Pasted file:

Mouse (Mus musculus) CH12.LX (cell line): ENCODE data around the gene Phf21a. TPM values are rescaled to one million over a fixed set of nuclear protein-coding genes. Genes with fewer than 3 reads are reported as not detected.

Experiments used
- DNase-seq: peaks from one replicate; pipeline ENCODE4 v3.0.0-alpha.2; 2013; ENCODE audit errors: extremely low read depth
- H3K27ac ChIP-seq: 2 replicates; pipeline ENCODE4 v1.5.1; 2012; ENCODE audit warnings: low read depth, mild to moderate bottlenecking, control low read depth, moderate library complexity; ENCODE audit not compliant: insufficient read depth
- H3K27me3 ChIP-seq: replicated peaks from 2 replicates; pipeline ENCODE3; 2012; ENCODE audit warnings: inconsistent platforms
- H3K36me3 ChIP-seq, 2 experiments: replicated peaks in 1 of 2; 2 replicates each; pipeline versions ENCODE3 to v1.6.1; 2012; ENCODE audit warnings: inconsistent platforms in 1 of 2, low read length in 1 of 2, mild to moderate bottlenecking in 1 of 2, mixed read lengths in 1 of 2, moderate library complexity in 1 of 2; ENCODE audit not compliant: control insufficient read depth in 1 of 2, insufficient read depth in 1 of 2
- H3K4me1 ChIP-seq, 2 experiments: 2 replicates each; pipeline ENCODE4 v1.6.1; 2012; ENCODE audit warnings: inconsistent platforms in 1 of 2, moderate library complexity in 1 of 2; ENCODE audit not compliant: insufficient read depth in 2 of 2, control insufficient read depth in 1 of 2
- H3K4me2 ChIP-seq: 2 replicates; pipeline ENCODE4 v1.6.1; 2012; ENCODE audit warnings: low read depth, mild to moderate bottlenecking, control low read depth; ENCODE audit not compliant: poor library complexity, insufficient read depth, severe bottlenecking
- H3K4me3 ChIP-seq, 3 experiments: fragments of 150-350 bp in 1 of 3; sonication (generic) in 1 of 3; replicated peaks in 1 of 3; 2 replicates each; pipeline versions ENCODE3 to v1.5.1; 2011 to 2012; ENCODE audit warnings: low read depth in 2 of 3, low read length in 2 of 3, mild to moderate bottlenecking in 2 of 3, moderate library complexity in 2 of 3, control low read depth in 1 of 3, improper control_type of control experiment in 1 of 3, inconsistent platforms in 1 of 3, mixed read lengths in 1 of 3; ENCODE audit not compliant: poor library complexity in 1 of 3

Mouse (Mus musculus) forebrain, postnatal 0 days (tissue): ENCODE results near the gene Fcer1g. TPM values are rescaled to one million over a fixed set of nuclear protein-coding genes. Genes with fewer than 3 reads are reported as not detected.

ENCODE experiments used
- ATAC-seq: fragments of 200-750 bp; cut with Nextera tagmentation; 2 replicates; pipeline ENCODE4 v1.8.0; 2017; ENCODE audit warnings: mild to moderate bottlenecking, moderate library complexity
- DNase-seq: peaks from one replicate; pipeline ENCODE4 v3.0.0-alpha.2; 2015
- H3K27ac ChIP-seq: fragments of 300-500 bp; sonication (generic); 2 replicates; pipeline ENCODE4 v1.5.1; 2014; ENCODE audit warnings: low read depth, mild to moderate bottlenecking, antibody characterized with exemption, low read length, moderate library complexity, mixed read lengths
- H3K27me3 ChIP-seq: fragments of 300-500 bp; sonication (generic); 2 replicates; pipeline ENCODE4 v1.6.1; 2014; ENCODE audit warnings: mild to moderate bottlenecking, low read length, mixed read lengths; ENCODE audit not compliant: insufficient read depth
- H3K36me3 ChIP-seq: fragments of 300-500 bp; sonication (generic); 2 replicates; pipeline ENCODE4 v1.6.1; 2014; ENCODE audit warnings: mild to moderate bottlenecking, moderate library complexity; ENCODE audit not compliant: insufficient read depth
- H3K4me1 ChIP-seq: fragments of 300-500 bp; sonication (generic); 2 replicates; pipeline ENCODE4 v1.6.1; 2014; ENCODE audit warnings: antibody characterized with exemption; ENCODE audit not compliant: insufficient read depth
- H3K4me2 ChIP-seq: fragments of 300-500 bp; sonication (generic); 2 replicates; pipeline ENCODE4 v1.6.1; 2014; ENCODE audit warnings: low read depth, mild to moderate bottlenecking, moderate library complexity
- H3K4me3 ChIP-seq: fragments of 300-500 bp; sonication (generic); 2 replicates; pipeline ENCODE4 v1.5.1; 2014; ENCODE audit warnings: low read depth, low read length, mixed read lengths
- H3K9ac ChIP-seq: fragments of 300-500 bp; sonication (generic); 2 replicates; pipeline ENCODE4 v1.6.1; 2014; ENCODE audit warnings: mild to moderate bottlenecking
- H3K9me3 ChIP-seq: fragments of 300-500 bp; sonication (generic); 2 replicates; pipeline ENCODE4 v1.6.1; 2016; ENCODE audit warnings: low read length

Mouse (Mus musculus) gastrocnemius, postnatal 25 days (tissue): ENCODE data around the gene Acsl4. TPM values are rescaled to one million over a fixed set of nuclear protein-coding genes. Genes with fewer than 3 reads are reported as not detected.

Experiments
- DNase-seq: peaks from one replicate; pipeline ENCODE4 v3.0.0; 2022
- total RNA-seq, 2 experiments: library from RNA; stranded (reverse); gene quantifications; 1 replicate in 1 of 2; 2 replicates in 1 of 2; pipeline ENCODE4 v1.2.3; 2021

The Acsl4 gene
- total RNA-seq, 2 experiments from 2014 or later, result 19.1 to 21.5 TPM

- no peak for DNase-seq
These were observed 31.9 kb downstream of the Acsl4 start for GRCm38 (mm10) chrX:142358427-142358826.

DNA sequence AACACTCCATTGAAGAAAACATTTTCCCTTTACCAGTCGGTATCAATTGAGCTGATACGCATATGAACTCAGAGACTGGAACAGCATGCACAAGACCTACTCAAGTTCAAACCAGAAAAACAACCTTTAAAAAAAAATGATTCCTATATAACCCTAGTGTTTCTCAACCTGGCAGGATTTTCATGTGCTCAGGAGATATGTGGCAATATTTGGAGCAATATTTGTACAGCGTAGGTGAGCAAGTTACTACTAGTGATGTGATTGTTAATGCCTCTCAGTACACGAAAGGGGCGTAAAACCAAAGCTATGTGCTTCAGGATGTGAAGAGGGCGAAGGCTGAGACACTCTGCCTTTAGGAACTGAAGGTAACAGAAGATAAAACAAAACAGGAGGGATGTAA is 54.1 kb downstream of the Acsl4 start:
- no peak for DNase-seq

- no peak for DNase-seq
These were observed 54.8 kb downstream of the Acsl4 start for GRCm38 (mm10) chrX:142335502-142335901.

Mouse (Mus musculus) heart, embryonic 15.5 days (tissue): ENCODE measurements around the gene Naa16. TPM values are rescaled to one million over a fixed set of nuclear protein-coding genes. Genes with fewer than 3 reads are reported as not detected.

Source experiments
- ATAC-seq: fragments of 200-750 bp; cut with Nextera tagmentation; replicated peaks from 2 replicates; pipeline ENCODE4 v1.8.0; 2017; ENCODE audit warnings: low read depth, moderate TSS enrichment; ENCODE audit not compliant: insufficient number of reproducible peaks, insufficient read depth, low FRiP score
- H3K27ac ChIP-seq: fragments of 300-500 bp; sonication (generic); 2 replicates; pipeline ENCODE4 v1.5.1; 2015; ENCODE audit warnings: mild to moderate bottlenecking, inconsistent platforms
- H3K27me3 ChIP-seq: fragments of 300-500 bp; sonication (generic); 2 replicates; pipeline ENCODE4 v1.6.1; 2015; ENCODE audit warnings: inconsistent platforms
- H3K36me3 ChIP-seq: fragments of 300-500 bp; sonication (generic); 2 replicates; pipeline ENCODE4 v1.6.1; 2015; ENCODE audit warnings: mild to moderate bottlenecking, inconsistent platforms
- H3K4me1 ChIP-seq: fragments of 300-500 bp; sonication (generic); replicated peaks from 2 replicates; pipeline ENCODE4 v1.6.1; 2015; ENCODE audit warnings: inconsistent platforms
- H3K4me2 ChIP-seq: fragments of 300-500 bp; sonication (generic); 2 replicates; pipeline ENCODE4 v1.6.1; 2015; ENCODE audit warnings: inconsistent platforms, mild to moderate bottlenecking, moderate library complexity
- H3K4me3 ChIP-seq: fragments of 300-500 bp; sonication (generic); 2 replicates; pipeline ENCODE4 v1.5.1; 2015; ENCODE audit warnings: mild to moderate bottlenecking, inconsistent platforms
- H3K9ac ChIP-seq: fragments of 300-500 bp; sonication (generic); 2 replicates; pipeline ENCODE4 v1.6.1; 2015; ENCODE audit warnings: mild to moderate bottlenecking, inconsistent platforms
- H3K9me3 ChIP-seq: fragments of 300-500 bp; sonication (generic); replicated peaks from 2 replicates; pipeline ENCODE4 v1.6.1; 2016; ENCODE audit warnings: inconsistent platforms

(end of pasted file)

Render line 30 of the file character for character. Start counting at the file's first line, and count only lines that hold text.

DNA sequence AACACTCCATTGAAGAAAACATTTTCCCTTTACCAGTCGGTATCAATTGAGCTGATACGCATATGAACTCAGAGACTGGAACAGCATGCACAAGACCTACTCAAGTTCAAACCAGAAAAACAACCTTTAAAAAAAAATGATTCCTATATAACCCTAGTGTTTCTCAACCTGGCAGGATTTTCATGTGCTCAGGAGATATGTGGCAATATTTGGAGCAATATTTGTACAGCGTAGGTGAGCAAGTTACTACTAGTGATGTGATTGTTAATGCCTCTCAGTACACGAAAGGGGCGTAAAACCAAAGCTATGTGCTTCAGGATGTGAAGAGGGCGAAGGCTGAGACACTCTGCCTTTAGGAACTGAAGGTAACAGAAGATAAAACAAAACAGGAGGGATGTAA is 54.1 kb downstream of the Acsl4 start: